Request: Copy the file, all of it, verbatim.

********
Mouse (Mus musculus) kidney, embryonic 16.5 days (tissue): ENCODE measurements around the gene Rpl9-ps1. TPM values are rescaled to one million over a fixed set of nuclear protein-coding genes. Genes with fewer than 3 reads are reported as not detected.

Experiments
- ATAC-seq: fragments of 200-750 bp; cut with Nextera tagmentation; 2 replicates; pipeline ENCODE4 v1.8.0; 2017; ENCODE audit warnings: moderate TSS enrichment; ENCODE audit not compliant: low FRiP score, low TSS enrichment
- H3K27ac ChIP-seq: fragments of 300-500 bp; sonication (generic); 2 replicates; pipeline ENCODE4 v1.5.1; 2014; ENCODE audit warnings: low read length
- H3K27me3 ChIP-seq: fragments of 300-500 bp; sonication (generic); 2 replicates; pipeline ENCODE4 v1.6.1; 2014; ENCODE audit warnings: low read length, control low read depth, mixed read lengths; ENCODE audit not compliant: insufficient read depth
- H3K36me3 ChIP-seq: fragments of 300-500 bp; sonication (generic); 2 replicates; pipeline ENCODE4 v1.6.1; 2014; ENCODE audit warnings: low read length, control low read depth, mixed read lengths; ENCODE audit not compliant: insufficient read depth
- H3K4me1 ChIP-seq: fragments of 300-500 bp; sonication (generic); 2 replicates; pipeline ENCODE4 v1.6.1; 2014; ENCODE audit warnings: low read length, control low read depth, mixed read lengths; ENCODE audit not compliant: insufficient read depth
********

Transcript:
Mouse (Mus musculus) kidney, embryonic 16.5 days (tissue): ENCODE measurements around the gene Rpl9-ps1. TPM values are rescaled to one million over a fixed set of nuclear protein-coding genes. Genes with fewer than 3 reads are reported as not detected.

Experiments
- ATAC-seq: fragments of 200-750 bp; cut with Nextera tagmentation; 2 replicates; pipeline ENCODE4 v1.8.0; 2017; ENCODE audit warnings: moderate TSS enrichment; ENCODE audit not compliant: low FRiP score, low TSS enrichment
- H3K27ac ChIP-seq: fragments of 300-500 bp; sonication (generic); 2 replicates; pipeline ENCODE4 v1.5.1; 2014; ENCODE audit warnings: low read length
- H3K27me3 ChIP-seq: fragments of 300-500 bp; sonication (generic); 2 replicates; pipeline ENCODE4 v1.6.1; 2014; ENCODE audit warnings: low read length, control low read depth, mixed read lengths; ENCODE audit not compliant: insufficient read depth
- H3K36me3 ChIP-seq: fragments of 300-500 bp; sonication (generic); 2 replicates; pipeline ENCODE4 v1.6.1; 2014; ENCODE audit warnings: low read length, control low read depth, mixed read lengths; ENCODE audit not compliant: insufficient read depth
- H3K4me1 ChIP-seq: fragments of 300-500 bp; sonication (generic); 2 replicates; pipeline ENCODE4 v1.6.1; 2014; ENCODE audit warnings: low read length, control low read depth, mixed read lengths; ENCODE audit not compliant: insufficient read depth